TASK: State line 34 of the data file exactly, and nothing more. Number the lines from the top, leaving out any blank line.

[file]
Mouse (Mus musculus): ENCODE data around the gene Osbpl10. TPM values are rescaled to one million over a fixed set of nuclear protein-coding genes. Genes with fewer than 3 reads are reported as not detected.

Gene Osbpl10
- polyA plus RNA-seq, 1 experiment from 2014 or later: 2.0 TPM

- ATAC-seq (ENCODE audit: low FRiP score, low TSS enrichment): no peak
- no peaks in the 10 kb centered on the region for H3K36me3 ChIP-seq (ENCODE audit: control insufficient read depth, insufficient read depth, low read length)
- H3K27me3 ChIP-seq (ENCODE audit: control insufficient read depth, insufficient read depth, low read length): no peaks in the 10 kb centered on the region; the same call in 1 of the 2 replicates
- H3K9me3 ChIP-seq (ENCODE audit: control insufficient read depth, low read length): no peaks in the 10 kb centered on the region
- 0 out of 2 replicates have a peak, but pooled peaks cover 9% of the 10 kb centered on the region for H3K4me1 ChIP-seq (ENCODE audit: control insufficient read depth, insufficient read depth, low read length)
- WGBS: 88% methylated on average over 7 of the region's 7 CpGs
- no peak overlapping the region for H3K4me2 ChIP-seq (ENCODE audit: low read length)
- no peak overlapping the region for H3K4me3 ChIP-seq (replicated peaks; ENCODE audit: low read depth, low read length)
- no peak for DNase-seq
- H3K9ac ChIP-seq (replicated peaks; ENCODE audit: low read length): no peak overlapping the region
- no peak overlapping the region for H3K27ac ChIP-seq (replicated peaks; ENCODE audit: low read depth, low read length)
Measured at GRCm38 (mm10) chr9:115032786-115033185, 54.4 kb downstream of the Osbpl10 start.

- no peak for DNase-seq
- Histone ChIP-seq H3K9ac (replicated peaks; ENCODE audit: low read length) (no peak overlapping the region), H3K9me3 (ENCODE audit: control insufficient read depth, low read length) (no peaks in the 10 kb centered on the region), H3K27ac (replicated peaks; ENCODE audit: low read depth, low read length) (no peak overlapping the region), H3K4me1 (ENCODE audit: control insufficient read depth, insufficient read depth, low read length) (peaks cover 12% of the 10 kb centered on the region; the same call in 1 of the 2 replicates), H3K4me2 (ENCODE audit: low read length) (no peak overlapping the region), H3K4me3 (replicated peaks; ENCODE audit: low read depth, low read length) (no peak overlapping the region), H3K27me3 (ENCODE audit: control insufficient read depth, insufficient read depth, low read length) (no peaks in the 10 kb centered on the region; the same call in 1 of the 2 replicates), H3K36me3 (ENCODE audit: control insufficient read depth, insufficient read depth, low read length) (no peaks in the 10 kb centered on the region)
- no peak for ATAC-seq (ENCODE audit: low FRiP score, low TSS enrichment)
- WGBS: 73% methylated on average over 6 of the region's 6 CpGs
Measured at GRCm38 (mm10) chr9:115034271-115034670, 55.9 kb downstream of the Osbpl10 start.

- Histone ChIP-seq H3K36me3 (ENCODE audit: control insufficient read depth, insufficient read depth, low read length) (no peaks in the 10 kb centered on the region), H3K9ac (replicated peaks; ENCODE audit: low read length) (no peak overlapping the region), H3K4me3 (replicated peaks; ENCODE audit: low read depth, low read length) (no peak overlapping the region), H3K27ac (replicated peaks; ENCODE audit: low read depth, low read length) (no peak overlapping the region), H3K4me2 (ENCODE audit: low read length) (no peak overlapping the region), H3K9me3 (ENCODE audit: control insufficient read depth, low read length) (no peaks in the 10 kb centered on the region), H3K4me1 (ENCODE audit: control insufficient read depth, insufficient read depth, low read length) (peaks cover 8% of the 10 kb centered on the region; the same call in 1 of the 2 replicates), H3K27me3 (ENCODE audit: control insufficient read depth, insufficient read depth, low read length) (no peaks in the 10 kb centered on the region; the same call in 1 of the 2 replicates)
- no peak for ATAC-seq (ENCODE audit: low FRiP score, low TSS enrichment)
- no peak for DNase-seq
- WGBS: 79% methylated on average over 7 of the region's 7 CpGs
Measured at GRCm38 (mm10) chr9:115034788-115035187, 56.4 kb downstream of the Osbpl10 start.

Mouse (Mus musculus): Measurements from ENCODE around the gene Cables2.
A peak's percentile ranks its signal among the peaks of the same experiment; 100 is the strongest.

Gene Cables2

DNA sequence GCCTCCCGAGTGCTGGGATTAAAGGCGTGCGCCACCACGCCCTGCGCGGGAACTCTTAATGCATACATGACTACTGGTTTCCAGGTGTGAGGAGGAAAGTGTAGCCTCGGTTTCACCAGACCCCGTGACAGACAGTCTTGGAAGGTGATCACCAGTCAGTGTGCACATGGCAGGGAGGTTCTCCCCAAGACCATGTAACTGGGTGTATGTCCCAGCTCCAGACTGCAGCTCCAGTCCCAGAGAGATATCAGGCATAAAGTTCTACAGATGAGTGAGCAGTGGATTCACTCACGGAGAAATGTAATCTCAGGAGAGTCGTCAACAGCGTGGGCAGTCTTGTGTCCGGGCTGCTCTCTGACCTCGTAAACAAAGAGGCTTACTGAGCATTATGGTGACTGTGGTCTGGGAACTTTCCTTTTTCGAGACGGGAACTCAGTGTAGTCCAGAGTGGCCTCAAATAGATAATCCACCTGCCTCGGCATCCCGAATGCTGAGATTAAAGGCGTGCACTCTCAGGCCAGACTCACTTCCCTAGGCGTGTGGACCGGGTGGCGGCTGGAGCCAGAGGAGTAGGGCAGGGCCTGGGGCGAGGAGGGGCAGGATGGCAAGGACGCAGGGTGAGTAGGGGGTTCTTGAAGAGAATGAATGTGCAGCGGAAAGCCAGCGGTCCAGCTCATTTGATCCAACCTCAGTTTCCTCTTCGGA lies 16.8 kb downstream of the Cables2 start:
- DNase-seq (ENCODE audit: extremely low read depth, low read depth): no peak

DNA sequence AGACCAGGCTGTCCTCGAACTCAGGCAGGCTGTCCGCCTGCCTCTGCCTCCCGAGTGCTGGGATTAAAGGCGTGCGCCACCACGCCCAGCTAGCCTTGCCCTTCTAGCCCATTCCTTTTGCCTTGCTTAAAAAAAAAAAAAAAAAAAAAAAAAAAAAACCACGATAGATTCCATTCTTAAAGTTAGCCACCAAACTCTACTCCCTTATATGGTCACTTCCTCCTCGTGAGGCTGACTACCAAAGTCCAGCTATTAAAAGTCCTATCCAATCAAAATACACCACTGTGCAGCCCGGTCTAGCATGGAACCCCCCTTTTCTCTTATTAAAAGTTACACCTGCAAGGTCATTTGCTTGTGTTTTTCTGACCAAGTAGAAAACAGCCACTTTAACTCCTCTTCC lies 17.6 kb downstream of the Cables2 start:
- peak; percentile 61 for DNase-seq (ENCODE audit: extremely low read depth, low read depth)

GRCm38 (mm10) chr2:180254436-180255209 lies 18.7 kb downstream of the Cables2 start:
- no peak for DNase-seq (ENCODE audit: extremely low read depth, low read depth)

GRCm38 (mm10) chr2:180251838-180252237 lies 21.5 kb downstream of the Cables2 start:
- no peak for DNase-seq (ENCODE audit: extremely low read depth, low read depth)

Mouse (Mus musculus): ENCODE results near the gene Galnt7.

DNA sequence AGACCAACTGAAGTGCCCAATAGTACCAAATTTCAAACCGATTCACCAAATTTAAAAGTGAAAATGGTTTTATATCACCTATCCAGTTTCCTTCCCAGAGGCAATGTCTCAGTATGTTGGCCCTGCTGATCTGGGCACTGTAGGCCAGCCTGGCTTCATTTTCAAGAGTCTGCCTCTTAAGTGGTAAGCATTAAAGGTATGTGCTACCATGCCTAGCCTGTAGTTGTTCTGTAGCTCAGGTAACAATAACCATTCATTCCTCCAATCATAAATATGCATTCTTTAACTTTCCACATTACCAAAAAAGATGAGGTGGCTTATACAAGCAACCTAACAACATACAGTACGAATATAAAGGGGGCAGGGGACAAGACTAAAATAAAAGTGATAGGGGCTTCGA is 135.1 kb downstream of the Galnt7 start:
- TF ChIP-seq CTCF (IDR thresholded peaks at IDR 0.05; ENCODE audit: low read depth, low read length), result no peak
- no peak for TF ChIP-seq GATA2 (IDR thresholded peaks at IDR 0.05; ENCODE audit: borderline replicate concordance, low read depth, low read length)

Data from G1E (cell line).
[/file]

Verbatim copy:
- no peak for DNase-seq (ENCODE audit: extremely low read depth, low read depth)